Way to take responsibility for the biggest Mets P.R. disaster since Vince Coleman’s M-80 parking lot party, Fred.  ESPN 1050’s Andrew Marchand claims Mets owner Fred Wilpon has characterized last night’s firing of Willie Randolph as “Omar’s decision”, helpfully adding, “you’ll have to ask Omar about that.” While Newsday’s Wallace Matthews makes a compelling argument the Wilpons’ treatment of Randolph was even scummier than the Knicks’ dismissal of Don Chaney, no one is more saddened today than persons who unlike Wally, don’t actually relish the Mets going into the toilet.

Did it really all go to hell in a cab in Miami? Was Duaner Sanchez really the linchpin of this operation? Did one dopey trade after another have to be made to get to October only to have October crumble while the bats went cold and unswung? Couldn’t anybody get anybody to run to first? To give a damn?

Did Willie Randolph, who was never anything but Willie Randolph when he was hired, when he was maintained and when he was fired, really have to be kept hanging on after the worst September performance anybody’d seen since Poland’s in 1939? Was it necessary to parade Willie to a microphone in early October 2007 to confirm that a man with a contract was still employed? Did it have to be top priority for the New York Mets to look like they knew what they were doing instead of actually knowing what they were doing. – Greg Prince, Faith & Fear In Flushing

Instead of learning from the Art Howe debacle, among others, the Mets organization destroyed any credibility it had left.  What was the purpose of sending the entire staff on a cross-country flight – the night after a doubleheader, mind you – to axe them the next morning after a win?

I’ve wanted Willie out for a long time – but this organization is a joke.  How do you explain making the biggest decision in years when 90% of your fan base is counting sheep?  The mismanagement and laughable decision making that goes on within this ball club has reached new heights.

Midnight firings?  Minaya still having a job?  I’d say the rest of baseball is laughing at the Mets, but I really think there’s just one huge collective cringe going on at this point.  Ladies and gentlemen, your 2008 New York Mets!  What a fucking joke. – MP, Ketchup On Your Ice Cream

It™s becoming the old M. Donald Grant days all over again all we now is for Jose Reyes to get gaught boffing an underage school in a van (a la Cleon Jones) and trading David Wright to the Cincinnati Reds. I can’t wait to hear the line of bullshit that will be served up at 5pm today. – Steve Keane, The Eddie Kranepool Society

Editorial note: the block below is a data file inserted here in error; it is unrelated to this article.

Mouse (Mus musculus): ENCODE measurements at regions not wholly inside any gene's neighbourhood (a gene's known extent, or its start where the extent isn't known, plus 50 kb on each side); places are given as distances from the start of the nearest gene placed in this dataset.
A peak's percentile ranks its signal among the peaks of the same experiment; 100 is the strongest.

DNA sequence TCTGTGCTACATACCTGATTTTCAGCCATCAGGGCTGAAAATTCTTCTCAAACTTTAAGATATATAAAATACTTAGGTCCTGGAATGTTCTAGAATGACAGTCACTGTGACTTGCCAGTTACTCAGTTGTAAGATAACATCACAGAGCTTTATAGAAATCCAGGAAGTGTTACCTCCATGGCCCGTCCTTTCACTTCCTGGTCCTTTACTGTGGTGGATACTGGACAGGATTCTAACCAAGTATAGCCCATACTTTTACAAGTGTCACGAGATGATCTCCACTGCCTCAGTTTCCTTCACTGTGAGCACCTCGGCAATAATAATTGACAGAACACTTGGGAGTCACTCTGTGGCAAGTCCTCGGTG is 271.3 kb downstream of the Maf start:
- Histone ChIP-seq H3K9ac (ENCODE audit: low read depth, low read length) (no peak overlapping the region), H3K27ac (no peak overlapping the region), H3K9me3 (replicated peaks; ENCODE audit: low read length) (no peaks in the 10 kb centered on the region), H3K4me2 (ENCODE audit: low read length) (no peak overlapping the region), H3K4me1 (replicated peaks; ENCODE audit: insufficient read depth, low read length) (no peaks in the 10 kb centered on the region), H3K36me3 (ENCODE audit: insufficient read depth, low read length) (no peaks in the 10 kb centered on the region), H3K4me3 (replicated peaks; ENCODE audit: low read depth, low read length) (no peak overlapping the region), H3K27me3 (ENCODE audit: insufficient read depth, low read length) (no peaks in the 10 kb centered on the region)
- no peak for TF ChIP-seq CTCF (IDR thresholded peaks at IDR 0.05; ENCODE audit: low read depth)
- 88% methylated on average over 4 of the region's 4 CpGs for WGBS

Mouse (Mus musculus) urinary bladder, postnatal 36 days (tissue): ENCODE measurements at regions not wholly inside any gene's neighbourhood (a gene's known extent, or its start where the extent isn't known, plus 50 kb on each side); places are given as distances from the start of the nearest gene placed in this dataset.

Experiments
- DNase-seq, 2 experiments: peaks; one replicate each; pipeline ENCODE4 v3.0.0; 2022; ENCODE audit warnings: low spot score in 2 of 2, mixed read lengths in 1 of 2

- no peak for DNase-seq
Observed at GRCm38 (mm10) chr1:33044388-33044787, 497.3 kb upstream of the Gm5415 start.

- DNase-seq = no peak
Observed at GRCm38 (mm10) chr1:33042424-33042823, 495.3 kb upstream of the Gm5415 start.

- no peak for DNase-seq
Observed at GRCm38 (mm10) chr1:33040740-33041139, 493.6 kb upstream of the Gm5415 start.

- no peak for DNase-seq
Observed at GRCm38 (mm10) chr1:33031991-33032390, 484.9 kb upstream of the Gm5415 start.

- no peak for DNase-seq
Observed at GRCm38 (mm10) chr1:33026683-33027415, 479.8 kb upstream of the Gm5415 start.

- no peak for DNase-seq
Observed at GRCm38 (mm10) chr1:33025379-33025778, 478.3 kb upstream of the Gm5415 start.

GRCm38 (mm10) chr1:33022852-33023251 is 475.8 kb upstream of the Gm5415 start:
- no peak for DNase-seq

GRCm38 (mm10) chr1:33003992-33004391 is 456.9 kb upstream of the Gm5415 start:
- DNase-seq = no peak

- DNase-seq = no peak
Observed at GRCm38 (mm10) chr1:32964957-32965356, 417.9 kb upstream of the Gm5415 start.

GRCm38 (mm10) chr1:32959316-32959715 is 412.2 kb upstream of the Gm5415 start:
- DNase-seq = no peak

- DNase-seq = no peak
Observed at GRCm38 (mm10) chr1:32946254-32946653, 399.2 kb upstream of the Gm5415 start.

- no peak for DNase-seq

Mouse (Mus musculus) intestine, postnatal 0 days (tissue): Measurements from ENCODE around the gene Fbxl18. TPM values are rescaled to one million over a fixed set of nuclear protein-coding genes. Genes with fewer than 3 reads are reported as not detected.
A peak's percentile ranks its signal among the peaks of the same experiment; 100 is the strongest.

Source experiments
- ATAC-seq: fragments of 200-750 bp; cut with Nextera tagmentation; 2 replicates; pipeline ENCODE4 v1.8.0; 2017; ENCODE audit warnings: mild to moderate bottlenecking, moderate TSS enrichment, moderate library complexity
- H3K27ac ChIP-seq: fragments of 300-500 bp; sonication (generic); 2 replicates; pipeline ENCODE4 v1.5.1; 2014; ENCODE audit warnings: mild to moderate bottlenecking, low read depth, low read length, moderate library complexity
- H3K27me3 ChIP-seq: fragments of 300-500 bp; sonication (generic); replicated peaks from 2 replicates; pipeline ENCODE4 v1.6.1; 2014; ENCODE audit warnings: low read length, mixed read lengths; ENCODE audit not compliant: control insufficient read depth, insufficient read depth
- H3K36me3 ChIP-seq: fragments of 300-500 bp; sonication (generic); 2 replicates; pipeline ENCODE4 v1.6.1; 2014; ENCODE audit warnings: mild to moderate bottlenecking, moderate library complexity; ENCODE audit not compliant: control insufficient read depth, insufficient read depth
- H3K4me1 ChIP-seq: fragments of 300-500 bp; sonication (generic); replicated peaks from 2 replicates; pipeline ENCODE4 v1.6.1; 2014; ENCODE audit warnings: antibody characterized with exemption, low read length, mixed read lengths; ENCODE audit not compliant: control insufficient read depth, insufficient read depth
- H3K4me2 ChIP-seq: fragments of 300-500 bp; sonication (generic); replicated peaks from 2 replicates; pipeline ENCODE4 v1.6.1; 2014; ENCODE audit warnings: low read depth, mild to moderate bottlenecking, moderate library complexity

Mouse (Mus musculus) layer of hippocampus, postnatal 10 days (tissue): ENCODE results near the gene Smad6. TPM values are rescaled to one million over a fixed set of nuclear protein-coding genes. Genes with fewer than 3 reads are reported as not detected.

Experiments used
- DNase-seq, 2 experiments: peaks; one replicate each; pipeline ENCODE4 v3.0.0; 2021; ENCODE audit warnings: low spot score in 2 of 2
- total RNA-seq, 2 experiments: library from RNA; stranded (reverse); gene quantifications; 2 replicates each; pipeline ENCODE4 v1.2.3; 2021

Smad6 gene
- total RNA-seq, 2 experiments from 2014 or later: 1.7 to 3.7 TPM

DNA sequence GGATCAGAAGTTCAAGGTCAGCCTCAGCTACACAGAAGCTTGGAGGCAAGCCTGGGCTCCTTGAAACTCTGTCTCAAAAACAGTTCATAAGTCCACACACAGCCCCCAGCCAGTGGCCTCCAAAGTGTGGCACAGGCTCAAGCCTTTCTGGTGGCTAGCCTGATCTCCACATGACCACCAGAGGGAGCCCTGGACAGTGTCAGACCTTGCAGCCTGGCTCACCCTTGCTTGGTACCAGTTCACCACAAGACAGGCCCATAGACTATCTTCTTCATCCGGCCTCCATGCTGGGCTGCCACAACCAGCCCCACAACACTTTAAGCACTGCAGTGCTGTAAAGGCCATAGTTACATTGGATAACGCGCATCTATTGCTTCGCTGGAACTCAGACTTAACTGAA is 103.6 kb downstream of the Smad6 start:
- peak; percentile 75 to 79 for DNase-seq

The Wilpons have allowed Omar Minaya to build his team, and have given him millions of dollars to build an organization.  He has repaid that trust by building an imperfect roster, hiring a incredibly divisive assistant in Tony Bernazard who lacks even the minimal skills to perform his duties (and whose lack of skill and decorum in dealing with the media is legendary), and who has undermined the manager on many occasions.

The same GM and front office (and media) who say they are wary of Waly Backman’s œunprofessionalism and discount his obvious expertise at developing young (and cheap) talent, are now not pointing the finger at an organization that has built their farm system around cronyism.   So, a bare system with completely untradeable chips (sans Fernando Martinez) at the deadline (and you can’t count this year’s draftees until they play, so spare me) for the upcoming trade deadline is a result of what? Bad management. Across the board. – Mark Healy, Gotham Baseball

Make no mistake – Willie Randolph isn™t the right man for this job. He never really was. He is far too passive to be leading a clubhouse full of egos and fragile personalities. He wafted smoke where these men needed fire. He gave reassuring pats on the back when asses needed to be kicked. We needed brute, honest strength, and he gave us limp tales of fortitude and resolve.

Willie was very much into excusing the past instead of explaining it, and making promises that no one believed they could live up to in the first place. Randolph™s post game mantras of œ¦we battled, œquality innings, and œpositive signs were never going to work with the NY faithful. Too trite¦too loose¦too meaningless for anyone who ever picked up a ball or watched a game.

n the end, we all know that the real blame lies in the front office ” the men who deemed it appropriate to sign a broken second baseman to a ludicrous four-year deal, when a young, healthy Orlando Hudson will be a free agent next season. These are the men that continue to pay large sums of cash to Moises Alou, Orlando Hernandez and Pedro Martinez – three guys who have played somewhere between 15-20 games this season. Total. – Brad Bortone, Bugs & Cranks